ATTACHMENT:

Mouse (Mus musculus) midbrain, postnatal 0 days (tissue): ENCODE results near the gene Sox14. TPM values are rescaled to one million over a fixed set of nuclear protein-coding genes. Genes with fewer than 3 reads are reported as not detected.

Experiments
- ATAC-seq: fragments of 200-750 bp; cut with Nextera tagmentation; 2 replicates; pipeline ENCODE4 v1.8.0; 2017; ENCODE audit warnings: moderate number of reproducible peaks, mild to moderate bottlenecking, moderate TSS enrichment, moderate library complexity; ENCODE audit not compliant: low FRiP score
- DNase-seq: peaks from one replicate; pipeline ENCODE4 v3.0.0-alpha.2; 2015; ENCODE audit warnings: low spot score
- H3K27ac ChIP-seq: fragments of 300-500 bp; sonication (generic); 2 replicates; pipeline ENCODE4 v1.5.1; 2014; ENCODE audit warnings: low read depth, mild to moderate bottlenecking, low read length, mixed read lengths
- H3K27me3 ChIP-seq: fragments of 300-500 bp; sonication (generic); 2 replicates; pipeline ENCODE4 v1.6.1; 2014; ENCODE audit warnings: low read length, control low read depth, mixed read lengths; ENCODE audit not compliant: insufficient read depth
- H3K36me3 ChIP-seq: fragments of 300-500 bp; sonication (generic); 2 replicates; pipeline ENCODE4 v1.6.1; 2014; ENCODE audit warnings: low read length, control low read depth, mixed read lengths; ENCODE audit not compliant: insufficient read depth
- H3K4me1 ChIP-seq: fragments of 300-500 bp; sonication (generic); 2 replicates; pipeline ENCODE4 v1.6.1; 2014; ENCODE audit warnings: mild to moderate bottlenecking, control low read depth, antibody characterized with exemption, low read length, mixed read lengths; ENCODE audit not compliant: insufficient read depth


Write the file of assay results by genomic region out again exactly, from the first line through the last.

Mouse (Mus musculus) midbrain, postnatal 0 days (tissue): ENCODE results near the gene Sox14. TPM values are rescaled to one million over a fixed set of nuclear protein-coding genes. Genes with fewer than 3 reads are reported as not detected.

Experiments
- ATAC-seq: fragments of 200-750 bp; cut with Nextera tagmentation; 2 replicates; pipeline ENCODE4 v1.8.0; 2017; ENCODE audit warnings: moderate number of reproducible peaks, mild to moderate bottlenecking, moderate TSS enrichment, moderate library complexity; ENCODE audit not compliant: low FRiP score
- DNase-seq: peaks from one replicate; pipeline ENCODE4 v3.0.0-alpha.2; 2015; ENCODE audit warnings: low spot score
- H3K27ac ChIP-seq: fragments of 300-500 bp; sonication (generic); 2 replicates; pipeline ENCODE4 v1.5.1; 2014; ENCODE audit warnings: low read depth, mild to moderate bottlenecking, low read length, mixed read lengths
- H3K27me3 ChIP-seq: fragments of 300-500 bp; sonication (generic); 2 replicates; pipeline ENCODE4 v1.6.1; 2014; ENCODE audit warnings: low read length, control low read depth, mixed read lengths; ENCODE audit not compliant: insufficient read depth
- H3K36me3 ChIP-seq: fragments of 300-500 bp; sonication (generic); 2 replicates; pipeline ENCODE4 v1.6.1; 2014; ENCODE audit warnings: low read length, control low read depth, mixed read lengths; ENCODE audit not compliant: insufficient read depth
- H3K4me1 ChIP-seq: fragments of 300-500 bp; sonication (generic); 2 replicates; pipeline ENCODE4 v1.6.1; 2014; ENCODE audit warnings: mild to moderate bottlenecking, control low read depth, antibody characterized with exemption, low read length, mixed read lengths; ENCODE audit not compliant: insufficient read depth